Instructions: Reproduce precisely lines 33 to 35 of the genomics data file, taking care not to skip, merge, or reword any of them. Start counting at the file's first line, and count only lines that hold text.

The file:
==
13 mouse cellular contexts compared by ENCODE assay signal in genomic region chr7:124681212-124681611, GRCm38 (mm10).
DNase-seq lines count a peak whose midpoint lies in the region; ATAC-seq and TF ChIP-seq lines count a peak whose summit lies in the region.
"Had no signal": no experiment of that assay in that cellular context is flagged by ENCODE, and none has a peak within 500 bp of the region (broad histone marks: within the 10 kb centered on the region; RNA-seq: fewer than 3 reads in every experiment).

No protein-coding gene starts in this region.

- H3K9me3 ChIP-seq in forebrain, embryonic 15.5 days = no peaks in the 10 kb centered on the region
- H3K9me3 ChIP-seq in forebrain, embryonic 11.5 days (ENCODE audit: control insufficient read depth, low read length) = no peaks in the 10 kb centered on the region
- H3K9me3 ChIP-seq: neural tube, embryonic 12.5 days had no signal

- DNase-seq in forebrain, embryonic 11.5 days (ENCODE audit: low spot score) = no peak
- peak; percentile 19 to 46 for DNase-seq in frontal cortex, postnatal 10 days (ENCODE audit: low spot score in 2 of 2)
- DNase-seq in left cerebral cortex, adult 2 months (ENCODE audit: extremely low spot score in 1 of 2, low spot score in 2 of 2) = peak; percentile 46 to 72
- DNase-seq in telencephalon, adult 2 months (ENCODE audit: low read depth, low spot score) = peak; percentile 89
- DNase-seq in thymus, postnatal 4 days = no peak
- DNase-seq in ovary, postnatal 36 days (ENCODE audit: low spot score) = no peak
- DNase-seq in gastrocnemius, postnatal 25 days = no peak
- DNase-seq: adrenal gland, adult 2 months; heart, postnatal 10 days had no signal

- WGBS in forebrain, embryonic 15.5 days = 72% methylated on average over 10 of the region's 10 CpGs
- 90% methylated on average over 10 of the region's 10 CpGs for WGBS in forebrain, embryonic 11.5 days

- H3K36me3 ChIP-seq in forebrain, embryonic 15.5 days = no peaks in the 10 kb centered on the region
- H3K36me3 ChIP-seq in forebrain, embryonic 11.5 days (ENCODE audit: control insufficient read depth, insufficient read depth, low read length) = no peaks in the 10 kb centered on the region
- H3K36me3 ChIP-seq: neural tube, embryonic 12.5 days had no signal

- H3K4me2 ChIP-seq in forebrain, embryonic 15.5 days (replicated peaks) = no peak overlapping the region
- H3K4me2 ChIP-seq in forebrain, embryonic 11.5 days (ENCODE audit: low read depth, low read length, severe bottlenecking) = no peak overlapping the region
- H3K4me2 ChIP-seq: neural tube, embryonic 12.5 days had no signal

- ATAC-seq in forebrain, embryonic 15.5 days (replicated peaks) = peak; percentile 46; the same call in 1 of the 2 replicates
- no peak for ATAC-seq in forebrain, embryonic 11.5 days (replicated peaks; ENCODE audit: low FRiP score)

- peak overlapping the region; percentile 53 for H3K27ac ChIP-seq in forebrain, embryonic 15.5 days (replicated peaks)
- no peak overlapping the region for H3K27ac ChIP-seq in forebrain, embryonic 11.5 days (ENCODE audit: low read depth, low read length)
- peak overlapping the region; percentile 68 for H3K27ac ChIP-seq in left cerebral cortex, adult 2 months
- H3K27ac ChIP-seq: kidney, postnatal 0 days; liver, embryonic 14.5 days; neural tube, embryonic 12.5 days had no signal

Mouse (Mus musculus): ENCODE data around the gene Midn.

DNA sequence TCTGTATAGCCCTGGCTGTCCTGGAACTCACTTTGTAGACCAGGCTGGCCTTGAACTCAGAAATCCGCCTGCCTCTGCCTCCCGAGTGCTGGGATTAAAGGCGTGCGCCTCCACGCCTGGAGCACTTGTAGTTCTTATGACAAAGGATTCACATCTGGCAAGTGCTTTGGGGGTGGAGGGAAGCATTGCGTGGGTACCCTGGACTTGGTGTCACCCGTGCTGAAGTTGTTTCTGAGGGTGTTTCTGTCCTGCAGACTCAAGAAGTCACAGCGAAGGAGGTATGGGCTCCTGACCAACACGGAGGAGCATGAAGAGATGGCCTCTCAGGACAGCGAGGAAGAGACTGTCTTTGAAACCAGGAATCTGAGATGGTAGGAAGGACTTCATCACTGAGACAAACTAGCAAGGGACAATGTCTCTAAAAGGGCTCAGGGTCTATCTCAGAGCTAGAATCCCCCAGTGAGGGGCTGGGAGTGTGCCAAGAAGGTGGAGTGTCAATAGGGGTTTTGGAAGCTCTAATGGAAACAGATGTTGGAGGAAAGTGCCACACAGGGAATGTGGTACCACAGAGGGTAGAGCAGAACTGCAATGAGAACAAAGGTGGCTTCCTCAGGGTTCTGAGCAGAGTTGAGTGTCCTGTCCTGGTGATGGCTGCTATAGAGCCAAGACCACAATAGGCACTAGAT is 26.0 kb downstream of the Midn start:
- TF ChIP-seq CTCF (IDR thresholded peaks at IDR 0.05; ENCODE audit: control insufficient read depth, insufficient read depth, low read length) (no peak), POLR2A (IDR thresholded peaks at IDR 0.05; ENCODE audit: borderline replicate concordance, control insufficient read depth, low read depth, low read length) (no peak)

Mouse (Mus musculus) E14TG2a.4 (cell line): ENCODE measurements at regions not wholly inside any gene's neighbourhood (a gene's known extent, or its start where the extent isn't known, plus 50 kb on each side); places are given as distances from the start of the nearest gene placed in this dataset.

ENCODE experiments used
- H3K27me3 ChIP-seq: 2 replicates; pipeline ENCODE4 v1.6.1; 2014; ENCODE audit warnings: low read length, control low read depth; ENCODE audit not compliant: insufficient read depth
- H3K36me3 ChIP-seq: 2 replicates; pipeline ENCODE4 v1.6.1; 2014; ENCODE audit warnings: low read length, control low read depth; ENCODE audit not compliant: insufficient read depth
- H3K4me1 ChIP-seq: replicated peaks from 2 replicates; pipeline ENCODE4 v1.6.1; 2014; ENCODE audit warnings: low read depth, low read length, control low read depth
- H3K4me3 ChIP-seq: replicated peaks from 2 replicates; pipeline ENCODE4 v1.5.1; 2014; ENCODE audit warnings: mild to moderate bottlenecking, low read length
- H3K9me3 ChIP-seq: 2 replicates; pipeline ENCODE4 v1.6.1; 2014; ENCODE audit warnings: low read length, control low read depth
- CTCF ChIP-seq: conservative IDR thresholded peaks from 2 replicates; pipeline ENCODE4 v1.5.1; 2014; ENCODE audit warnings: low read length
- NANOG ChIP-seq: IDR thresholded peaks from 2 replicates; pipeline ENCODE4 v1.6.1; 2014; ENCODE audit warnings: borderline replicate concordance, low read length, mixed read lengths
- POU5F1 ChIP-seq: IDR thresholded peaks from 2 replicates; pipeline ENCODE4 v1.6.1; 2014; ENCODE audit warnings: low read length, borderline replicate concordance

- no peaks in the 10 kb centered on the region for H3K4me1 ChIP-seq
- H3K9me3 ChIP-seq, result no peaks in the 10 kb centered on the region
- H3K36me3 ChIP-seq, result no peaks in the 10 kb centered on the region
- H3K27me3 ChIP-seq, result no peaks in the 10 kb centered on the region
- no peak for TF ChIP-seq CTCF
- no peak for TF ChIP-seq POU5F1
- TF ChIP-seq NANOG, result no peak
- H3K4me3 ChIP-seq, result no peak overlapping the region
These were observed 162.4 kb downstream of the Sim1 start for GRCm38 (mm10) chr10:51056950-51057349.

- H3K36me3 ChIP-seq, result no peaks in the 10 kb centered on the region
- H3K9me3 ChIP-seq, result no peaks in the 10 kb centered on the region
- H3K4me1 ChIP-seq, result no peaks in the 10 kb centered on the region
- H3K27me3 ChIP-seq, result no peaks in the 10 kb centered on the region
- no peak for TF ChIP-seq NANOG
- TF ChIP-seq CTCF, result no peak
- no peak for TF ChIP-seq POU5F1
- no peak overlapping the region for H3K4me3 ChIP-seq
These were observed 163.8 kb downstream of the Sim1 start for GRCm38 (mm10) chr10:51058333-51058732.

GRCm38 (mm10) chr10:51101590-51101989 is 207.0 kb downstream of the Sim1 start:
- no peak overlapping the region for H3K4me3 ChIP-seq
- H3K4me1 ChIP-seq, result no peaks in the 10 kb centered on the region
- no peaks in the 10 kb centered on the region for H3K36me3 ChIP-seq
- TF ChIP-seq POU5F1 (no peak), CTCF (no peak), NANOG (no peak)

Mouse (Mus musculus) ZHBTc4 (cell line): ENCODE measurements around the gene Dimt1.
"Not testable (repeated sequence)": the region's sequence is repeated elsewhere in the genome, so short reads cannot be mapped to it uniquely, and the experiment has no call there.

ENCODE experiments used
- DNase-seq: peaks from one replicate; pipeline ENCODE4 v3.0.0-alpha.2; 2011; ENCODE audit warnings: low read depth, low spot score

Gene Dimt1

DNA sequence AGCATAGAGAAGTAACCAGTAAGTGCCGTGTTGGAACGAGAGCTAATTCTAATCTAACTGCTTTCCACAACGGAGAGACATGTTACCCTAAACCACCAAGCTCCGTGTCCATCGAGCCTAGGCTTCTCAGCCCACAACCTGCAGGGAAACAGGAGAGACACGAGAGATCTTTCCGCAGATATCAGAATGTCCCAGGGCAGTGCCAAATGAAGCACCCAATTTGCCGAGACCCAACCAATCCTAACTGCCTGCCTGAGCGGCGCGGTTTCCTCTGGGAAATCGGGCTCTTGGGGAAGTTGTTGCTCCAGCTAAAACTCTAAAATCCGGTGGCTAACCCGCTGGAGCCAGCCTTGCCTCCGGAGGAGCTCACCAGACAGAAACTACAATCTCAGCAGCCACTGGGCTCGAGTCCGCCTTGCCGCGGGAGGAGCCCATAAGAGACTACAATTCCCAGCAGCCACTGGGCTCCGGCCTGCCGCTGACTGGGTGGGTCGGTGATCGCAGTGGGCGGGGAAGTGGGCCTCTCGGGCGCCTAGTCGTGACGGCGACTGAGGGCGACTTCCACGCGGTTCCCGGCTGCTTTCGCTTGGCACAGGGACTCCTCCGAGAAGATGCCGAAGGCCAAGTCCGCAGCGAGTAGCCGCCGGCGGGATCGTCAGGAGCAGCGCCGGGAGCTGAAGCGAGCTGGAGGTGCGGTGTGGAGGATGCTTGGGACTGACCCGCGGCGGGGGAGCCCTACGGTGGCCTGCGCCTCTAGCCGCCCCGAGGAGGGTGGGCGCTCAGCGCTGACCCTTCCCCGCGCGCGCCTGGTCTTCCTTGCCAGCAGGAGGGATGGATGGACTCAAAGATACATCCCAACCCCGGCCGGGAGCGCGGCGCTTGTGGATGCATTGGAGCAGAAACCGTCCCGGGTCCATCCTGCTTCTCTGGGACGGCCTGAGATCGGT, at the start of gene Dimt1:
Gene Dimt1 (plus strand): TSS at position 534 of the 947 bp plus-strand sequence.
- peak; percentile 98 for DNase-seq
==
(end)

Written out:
Mouse (Mus musculus) E14TG2a.4 (cell line): ENCODE measurements at regions not wholly inside any gene's neighbourhood (a gene's known extent, or its start where the extent isn't known, plus 50 kb on each side); places are given as distances from the start of the nearest gene placed in this dataset.

ENCODE experiments used
- H3K27me3 ChIP-seq: 2 replicates; pipeline ENCODE4 v1.6.1; 2014; ENCODE audit warnings: low read length, control low read depth; ENCODE audit not compliant: insufficient read depth